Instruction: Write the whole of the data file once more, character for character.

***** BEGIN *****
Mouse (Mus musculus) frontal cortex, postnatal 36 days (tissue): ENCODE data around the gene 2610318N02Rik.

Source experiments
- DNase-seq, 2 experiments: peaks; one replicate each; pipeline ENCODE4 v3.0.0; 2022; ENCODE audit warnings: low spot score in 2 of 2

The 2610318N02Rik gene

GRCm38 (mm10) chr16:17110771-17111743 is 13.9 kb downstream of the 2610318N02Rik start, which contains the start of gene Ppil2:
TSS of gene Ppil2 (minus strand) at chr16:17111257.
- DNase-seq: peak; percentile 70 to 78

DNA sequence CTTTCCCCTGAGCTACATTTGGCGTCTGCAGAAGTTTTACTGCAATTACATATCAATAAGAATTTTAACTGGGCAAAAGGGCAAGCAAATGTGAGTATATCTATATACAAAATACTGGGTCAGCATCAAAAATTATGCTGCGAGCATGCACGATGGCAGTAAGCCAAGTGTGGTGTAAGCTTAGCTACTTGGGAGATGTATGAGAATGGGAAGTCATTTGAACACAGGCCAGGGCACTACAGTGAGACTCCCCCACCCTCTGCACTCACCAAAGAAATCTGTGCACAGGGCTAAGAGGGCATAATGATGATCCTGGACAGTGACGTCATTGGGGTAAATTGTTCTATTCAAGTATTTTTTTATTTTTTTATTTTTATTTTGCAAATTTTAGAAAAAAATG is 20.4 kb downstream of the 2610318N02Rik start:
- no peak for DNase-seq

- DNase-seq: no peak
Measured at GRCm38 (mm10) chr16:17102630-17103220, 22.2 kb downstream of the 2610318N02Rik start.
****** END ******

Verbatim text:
Mouse (Mus musculus) frontal cortex, postnatal 36 days (tissue): ENCODE data around the gene 2610318N02Rik.

Source experiments
- DNase-seq, 2 experiments: peaks; one replicate each; pipeline ENCODE4 v3.0.0; 2022; ENCODE audit warnings: low spot score in 2 of 2

The 2610318N02Rik gene

GRCm38 (mm10) chr16:17110771-17111743 is 13.9 kb downstream of the 2610318N02Rik start, which contains the start of gene Ppil2:
TSS of gene Ppil2 (minus strand) at chr16:17111257.
- DNase-seq: peak; percentile 70 to 78

DNA sequence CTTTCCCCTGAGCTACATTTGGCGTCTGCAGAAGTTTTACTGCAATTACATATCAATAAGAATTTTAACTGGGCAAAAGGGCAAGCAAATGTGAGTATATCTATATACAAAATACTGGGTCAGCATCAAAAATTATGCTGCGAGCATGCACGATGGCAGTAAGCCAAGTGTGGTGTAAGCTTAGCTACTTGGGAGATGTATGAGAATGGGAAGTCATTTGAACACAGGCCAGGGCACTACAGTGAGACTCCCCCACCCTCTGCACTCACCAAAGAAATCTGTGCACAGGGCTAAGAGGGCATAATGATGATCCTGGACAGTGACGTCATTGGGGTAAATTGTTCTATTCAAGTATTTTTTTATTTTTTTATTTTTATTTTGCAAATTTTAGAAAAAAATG is 20.4 kb downstream of the 2610318N02Rik start:
- no peak for DNase-seq

- DNase-seq: no peak
Measured at GRCm38 (mm10) chr16:17102630-17103220, 22.2 kb downstream of the 2610318N02Rik start.